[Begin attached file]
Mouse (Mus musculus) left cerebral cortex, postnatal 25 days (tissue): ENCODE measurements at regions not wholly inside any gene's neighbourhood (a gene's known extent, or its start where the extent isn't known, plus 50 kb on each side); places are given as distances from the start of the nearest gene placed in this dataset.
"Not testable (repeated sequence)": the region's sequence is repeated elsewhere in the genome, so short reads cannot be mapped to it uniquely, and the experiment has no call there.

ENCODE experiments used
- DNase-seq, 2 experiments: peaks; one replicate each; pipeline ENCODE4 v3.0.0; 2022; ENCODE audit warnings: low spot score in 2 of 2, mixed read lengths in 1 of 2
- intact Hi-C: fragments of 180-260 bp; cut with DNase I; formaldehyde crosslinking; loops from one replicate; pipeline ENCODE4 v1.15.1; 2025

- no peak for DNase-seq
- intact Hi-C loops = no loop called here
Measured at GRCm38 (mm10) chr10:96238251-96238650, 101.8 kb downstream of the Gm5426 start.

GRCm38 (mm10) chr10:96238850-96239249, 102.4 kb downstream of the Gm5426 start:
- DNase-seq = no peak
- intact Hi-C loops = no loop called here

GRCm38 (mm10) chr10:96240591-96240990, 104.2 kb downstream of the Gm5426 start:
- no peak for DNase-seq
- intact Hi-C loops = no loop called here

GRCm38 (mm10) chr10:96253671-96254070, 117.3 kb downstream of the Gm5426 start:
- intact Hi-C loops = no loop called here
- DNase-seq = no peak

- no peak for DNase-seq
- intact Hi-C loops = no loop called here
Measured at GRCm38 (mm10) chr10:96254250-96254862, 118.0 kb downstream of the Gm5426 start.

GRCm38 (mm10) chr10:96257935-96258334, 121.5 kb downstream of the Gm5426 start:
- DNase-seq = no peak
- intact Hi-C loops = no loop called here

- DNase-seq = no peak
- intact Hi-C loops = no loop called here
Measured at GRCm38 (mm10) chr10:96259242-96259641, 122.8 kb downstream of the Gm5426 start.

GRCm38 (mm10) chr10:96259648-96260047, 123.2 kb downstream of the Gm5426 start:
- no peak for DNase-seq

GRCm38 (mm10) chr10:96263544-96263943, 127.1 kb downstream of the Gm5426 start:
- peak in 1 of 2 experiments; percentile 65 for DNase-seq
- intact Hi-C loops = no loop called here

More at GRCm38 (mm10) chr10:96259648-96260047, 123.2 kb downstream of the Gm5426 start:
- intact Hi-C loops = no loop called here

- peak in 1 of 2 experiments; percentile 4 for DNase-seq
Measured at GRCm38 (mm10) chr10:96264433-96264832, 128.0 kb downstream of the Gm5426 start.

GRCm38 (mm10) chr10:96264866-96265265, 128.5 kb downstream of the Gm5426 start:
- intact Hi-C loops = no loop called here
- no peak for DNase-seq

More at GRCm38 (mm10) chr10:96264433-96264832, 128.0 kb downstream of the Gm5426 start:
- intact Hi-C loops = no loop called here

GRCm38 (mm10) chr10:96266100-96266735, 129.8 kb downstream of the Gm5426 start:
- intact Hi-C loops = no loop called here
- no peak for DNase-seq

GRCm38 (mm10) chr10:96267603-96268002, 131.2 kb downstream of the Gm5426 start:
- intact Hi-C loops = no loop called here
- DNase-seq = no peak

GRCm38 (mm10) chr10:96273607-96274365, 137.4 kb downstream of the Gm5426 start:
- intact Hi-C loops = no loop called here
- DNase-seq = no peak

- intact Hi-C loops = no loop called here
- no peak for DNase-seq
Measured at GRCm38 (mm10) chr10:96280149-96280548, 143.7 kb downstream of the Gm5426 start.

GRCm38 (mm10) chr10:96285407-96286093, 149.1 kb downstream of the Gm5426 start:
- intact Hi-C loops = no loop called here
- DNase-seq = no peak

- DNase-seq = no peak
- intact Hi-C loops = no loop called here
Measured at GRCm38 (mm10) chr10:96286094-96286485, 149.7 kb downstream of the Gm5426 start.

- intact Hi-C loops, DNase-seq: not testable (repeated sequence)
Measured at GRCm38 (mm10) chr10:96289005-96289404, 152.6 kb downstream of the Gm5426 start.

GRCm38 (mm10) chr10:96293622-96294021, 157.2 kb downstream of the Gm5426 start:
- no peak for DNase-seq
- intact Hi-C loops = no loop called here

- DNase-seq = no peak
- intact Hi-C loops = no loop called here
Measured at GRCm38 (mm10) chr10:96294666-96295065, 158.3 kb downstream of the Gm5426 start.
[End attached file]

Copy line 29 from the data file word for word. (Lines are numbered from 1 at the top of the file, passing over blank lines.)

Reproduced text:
GRCm38 (mm10) chr10:96263544-96263943, 127.1 kb downstream of the Gm5426 start: